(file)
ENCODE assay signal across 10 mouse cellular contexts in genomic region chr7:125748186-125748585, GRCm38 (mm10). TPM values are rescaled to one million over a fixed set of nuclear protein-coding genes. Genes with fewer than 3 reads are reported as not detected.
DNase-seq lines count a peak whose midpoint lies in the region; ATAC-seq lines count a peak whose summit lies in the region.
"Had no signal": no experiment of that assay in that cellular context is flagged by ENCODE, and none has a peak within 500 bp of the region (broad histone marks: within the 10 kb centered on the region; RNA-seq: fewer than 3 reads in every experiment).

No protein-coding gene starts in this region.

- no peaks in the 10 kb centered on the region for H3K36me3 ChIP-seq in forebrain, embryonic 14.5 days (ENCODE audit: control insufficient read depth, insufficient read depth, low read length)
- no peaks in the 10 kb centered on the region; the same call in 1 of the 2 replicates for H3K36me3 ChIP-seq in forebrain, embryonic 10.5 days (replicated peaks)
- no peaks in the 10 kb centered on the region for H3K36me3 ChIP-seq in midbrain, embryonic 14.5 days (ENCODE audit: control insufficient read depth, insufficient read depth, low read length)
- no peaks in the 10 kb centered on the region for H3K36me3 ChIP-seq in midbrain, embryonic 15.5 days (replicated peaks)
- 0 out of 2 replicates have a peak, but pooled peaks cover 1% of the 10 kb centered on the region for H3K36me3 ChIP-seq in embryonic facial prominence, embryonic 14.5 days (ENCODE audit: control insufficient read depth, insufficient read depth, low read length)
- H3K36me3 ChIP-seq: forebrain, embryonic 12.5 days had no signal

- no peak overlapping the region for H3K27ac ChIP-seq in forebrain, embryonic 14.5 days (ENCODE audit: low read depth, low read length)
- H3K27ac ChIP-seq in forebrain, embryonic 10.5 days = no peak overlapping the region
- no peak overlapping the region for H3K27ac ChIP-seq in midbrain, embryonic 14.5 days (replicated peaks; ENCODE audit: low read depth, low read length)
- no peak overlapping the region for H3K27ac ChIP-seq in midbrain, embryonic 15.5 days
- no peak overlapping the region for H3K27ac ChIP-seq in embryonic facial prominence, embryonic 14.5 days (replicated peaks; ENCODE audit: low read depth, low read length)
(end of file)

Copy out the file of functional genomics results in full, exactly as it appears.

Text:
ENCODE assay signal across 10 mouse cellular contexts in genomic region chr7:125748186-125748585, GRCm38 (mm10). TPM values are rescaled to one million over a fixed set of nuclear protein-coding genes. Genes with fewer than 3 reads are reported as not detected.
DNase-seq lines count a peak whose midpoint lies in the region; ATAC-seq lines count a peak whose summit lies in the region.
"Had no signal": no experiment of that assay in that cellular context is flagged by ENCODE, and none has a peak within 500 bp of the region (broad histone marks: within the 10 kb centered on the region; RNA-seq: fewer than 3 reads in every experiment).

No protein-coding gene starts in this region.

- no peaks in the 10 kb centered on the region for H3K36me3 ChIP-seq in forebrain, embryonic 14.5 days (ENCODE audit: control insufficient read depth, insufficient read depth, low read length)
- no peaks in the 10 kb centered on the region; the same call in 1 of the 2 replicates for H3K36me3 ChIP-seq in forebrain, embryonic 10.5 days (replicated peaks)
- no peaks in the 10 kb centered on the region for H3K36me3 ChIP-seq in midbrain, embryonic 14.5 days (ENCODE audit: control insufficient read depth, insufficient read depth, low read length)
- no peaks in the 10 kb centered on the region for H3K36me3 ChIP-seq in midbrain, embryonic 15.5 days (replicated peaks)
- 0 out of 2 replicates have a peak, but pooled peaks cover 1% of the 10 kb centered on the region for H3K36me3 ChIP-seq in embryonic facial prominence, embryonic 14.5 days (ENCODE audit: control insufficient read depth, insufficient read depth, low read length)
- H3K36me3 ChIP-seq: forebrain, embryonic 12.5 days had no signal

- no peak overlapping the region for H3K27ac ChIP-seq in forebrain, embryonic 14.5 days (ENCODE audit: low read depth, low read length)
- H3K27ac ChIP-seq in forebrain, embryonic 10.5 days = no peak overlapping the region
- no peak overlapping the region for H3K27ac ChIP-seq in midbrain, embryonic 14.5 days (replicated peaks; ENCODE audit: low read depth, low read length)
- no peak overlapping the region for H3K27ac ChIP-seq in midbrain, embryonic 15.5 days
- no peak overlapping the region for H3K27ac ChIP-seq in embryonic facial prominence, embryonic 14.5 days (replicated peaks; ENCODE audit: low read depth, low read length)